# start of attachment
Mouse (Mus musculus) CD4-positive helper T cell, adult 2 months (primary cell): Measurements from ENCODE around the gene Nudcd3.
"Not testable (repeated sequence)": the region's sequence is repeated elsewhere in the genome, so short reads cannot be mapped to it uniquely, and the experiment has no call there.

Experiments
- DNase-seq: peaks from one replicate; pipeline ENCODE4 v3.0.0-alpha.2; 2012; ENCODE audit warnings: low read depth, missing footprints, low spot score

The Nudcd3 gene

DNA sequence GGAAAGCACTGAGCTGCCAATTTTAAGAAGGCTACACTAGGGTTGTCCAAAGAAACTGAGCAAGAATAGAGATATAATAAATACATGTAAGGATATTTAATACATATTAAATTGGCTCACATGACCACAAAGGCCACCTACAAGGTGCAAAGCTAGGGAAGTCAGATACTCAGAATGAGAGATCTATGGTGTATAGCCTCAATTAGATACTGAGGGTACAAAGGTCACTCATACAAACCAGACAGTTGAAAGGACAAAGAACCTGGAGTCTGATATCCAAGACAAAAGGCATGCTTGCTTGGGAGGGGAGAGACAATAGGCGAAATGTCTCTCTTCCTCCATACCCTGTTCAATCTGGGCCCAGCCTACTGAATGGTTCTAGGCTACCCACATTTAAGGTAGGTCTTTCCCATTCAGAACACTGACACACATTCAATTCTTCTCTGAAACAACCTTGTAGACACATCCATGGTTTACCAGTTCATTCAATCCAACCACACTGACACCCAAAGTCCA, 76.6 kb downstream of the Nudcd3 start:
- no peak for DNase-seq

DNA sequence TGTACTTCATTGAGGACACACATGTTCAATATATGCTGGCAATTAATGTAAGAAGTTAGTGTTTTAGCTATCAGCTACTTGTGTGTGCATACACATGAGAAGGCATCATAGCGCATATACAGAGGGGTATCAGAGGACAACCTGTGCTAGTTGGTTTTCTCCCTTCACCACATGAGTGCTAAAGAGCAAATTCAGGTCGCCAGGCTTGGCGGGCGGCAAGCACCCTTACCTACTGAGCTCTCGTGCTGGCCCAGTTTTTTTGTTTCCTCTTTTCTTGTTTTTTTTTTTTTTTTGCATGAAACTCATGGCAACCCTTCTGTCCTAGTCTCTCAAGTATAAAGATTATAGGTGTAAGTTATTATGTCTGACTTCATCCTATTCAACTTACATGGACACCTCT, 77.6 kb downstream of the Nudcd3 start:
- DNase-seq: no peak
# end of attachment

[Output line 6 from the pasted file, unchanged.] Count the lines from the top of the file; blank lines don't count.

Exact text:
DNA sequence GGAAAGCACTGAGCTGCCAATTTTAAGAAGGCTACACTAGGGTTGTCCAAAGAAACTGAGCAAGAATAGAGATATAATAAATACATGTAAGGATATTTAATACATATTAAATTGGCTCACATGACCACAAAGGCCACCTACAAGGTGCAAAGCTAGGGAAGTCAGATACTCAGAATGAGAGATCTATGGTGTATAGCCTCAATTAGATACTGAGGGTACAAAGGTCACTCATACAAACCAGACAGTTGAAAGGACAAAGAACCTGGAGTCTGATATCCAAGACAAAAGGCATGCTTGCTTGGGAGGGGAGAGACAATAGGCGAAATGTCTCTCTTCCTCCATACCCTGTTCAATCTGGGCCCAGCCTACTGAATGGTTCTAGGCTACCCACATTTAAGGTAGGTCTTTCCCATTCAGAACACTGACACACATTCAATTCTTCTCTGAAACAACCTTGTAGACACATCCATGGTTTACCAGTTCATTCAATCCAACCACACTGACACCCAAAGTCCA, 76.6 kb downstream of the Nudcd3 start: